The Connor Brothers b. 1968
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The Connor Brothers is the pseudonym for British artists James Golding and Mike Snelle. The duo came to prominence in 2012 and for several years maintained their anonymity by using a fictional biography. Their identities were revealed in 2014 in a major feature by Mick Brown in The Telegraph magazine, allowing them to undertake more ambitious projects.
Best known for their Pulp Fiction series, the pair are also known for their activist work and their playful hoaxes. In 2014 they created a fictional museum -The Hanbury Collection, which fused truth and fiction in such a way as to render it impossible to work out which exhibits were real and which were not. This obsession with truth and fiction can be seen throughout their work, and is particularly relevant in the current climate of fake news, post-truth, and social media obsession.
The Connor Brothers have been amongst the most prominent artistic voices to comment on the refugee crisis. The duo worked for several years in The Jungle refugee camp in Calais, building shelters and undertook an international billboard campaign highlighting the plight of displaced people - Refuchic. Closely associated with the Russian activist group Pussy Riot, The Connor Brothers produced their 2015 refugee themed theatrical performance at Banksy’s Dismaland. More recently they have teamed up with Professor Green and the mental health charity CALM to raise funds and awareness about the UK’s epidemic of male depression and suicide.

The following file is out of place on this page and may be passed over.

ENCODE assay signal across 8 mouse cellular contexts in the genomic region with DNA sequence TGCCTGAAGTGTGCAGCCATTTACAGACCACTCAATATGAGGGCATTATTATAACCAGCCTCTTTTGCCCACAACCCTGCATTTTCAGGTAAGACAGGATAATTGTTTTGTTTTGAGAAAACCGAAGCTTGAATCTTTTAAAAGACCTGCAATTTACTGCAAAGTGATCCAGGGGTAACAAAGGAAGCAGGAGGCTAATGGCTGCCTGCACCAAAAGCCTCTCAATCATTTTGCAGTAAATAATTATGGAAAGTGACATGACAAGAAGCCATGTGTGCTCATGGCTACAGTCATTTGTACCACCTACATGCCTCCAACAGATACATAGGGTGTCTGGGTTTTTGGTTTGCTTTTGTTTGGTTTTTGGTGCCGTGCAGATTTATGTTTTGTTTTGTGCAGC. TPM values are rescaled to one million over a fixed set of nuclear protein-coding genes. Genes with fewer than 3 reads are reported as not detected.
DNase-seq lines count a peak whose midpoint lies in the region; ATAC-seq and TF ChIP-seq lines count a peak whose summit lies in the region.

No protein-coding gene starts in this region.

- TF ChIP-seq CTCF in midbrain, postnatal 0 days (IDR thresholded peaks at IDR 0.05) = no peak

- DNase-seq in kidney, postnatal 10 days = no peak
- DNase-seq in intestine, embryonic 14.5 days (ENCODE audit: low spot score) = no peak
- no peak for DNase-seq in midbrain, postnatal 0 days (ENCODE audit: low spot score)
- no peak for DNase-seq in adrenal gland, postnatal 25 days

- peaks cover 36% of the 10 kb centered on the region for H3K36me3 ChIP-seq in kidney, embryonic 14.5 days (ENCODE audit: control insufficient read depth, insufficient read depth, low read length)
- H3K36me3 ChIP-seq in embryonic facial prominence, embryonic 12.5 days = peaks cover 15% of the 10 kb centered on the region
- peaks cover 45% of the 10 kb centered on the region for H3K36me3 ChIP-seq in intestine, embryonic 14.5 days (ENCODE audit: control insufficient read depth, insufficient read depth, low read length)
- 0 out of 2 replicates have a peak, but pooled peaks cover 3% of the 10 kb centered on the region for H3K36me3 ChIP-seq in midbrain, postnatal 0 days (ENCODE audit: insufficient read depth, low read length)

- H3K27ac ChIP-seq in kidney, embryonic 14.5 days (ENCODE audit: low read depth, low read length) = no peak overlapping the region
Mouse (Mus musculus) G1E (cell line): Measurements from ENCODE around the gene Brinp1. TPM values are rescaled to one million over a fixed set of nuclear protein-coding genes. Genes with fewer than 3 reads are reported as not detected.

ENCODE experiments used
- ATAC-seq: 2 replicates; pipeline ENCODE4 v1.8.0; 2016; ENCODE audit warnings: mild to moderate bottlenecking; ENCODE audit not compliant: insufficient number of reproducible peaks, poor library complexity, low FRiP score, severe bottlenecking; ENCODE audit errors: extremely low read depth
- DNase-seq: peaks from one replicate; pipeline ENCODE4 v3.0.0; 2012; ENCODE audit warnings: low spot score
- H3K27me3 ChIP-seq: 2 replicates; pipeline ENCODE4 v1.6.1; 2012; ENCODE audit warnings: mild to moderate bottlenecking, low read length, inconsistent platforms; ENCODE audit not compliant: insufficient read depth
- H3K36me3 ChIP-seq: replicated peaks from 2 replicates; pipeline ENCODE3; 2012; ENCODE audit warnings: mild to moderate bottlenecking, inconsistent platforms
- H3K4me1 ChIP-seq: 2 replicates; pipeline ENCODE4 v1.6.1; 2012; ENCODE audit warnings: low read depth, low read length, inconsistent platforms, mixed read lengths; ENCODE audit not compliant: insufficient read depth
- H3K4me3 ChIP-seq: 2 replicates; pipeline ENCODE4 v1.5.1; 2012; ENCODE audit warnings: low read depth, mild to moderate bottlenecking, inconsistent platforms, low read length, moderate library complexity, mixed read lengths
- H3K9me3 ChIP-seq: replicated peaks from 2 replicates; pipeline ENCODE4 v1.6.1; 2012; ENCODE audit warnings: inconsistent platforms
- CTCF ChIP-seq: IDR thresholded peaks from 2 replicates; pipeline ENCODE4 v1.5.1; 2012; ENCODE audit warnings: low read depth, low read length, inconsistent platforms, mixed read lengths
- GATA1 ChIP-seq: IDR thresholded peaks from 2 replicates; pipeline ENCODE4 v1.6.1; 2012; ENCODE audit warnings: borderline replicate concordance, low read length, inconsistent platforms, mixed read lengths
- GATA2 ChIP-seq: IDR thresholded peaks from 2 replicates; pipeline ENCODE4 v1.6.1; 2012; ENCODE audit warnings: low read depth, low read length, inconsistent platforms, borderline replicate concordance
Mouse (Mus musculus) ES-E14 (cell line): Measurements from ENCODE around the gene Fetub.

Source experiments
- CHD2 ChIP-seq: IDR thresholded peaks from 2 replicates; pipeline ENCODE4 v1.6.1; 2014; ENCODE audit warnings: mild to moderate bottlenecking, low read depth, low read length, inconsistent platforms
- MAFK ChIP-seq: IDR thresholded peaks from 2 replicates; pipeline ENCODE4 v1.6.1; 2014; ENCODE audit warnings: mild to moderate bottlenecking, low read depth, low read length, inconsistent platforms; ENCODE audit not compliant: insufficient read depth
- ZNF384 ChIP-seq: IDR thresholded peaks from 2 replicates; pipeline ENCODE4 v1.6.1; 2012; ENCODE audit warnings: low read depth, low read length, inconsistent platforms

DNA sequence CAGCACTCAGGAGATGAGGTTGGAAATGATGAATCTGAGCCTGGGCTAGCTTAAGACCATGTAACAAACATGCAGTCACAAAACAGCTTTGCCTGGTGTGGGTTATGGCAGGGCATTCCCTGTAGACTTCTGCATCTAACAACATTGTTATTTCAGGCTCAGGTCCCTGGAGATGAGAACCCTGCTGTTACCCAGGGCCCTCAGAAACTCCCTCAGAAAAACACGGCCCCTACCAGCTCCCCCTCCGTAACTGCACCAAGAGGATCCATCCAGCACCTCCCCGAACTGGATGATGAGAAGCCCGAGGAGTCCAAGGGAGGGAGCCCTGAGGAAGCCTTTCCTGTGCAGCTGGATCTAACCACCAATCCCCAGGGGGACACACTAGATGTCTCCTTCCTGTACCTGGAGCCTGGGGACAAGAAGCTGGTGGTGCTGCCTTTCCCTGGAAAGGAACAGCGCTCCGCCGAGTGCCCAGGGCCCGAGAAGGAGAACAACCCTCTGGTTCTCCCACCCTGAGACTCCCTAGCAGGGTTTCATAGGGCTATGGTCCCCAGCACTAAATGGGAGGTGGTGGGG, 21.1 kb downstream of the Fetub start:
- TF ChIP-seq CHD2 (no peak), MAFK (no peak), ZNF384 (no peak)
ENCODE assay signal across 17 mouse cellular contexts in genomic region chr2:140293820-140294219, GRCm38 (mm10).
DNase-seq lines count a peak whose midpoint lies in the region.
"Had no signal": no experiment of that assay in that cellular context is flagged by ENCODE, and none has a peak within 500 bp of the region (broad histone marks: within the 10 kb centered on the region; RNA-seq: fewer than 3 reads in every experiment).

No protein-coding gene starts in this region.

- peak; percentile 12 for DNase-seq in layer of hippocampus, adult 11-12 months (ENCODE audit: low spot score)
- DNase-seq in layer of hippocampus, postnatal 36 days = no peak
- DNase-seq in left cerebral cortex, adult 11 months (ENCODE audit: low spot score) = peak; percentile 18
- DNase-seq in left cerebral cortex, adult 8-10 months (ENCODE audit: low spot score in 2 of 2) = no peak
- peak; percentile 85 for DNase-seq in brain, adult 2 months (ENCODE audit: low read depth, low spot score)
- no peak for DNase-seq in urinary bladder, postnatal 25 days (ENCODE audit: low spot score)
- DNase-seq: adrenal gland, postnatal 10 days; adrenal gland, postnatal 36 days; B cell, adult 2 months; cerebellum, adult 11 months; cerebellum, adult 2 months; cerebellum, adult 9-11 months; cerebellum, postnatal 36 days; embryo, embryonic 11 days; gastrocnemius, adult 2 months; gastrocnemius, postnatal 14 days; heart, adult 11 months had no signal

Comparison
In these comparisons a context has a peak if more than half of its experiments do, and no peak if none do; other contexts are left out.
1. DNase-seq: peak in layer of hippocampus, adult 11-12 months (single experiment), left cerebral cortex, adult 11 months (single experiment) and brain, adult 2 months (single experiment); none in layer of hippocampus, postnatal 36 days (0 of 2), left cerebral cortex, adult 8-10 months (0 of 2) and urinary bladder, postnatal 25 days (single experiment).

The Connor Brothers have exhibited internationally in cities including New York, Los Angeles, Sydney, Hong Kong, Dubai, Berlin and London. Their work frequently appears at major auction houses where a record price was achieved in 2016. Works can also be found in major public and private collections including The Victoria and Albert Museum, The Penguin Collection The Omer Koc Collection, the Vanhaerents Collection, and The Niarchos Collections.
Related Categories: Collaborations and Collectives, Appropriation, Digital Culture, London Artists, Cultural Commentary, Contemporary Figurative Painting, Technology, Related to Literature, Popular Culture, Hyperrealism, Painting, Text, Contemporary Pop, Contemporary Art, Human Figure